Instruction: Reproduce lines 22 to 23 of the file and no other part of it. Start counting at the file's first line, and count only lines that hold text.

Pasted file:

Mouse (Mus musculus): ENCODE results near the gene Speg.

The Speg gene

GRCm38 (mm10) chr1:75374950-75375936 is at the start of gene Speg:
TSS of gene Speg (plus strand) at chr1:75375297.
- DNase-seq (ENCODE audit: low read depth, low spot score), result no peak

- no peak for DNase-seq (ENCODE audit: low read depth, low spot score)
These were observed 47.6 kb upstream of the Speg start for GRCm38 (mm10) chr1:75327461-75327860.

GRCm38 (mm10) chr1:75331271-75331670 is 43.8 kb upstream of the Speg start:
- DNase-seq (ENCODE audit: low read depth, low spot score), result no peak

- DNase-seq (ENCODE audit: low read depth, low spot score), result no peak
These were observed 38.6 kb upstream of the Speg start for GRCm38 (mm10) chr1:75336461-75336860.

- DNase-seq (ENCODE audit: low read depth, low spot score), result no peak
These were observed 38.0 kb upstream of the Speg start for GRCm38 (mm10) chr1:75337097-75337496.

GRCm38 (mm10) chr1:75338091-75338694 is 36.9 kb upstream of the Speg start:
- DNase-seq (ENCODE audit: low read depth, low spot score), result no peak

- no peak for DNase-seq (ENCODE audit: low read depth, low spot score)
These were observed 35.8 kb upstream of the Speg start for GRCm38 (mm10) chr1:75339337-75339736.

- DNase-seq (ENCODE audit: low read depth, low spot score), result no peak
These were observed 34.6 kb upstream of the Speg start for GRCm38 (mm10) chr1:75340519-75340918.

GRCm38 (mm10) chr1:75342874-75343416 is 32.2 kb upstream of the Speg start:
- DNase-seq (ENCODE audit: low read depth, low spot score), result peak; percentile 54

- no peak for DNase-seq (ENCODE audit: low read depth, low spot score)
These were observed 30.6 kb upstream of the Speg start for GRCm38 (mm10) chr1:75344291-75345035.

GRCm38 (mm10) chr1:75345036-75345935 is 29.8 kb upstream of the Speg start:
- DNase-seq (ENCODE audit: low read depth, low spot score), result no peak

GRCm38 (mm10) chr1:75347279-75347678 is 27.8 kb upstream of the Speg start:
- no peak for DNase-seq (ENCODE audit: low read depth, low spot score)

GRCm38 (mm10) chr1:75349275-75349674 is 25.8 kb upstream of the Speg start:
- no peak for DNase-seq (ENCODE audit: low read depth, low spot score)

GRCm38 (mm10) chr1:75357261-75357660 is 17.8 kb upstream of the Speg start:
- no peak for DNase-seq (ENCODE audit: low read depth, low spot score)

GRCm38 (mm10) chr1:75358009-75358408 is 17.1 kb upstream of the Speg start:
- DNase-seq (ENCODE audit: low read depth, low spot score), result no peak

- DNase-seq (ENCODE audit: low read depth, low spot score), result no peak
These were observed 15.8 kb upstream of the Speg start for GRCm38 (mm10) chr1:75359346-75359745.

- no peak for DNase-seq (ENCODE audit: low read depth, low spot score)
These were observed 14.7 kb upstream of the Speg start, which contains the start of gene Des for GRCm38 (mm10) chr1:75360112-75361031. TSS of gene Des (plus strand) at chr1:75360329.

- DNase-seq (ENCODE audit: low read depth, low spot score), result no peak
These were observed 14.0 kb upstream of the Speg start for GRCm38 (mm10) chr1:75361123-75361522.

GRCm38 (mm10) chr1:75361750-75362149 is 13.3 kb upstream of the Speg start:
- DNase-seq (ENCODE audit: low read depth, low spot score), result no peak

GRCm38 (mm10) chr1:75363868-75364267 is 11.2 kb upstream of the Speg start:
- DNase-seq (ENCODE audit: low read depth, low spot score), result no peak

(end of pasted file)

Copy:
- no peak for DNase-seq (ENCODE audit: low read depth, low spot score)
These were observed 30.6 kb upstream of the Speg start for GRCm38 (mm10) chr1:75344291-75345035.